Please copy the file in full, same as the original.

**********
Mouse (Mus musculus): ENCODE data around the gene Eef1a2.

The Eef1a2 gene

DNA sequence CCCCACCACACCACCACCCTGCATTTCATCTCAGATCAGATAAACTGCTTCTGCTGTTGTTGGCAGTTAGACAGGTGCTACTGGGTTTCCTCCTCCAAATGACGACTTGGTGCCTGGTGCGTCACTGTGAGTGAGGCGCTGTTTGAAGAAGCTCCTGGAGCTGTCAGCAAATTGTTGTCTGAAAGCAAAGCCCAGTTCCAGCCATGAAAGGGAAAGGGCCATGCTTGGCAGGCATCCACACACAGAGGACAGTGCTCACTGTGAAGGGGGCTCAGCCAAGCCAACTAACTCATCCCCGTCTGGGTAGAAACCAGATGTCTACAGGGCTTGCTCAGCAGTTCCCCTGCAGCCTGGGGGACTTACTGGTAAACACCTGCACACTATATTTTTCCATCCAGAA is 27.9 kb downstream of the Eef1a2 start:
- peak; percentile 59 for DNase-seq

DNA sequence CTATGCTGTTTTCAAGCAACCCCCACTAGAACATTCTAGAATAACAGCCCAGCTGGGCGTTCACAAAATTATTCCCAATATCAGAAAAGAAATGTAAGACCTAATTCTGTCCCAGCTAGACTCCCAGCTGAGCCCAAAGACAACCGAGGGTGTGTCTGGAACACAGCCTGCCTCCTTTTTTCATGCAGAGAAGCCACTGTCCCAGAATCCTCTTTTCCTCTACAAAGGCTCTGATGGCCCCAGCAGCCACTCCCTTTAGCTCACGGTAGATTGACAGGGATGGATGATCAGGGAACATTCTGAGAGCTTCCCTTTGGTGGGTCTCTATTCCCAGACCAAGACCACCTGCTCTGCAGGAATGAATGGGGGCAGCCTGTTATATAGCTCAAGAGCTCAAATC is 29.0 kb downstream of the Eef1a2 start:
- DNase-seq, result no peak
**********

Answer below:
Mouse (Mus musculus): ENCODE data around the gene Eef1a2.

The Eef1a2 gene

DNA sequence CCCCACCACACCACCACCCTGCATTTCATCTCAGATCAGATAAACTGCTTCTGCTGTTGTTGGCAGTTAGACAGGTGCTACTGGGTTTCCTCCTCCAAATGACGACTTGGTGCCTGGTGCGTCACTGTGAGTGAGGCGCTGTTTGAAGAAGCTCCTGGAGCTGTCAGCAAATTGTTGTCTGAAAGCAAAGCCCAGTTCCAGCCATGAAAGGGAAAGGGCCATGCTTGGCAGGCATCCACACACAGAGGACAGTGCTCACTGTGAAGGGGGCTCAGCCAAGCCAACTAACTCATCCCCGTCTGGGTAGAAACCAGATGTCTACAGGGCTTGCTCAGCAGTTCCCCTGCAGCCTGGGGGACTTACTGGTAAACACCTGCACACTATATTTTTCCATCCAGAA is 27.9 kb downstream of the Eef1a2 start:
- peak; percentile 59 for DNase-seq

DNA sequence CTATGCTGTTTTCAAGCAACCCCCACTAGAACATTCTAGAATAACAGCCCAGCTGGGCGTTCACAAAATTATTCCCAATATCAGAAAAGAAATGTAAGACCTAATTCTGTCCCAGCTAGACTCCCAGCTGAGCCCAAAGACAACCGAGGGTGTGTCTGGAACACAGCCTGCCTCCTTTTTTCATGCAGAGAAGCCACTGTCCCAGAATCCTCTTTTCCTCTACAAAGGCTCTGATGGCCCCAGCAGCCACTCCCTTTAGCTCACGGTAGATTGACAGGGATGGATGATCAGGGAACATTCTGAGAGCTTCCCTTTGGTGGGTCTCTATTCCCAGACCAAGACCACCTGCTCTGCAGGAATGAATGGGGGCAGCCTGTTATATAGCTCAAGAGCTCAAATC is 29.0 kb downstream of the Eef1a2 start:
- DNase-seq, result no peak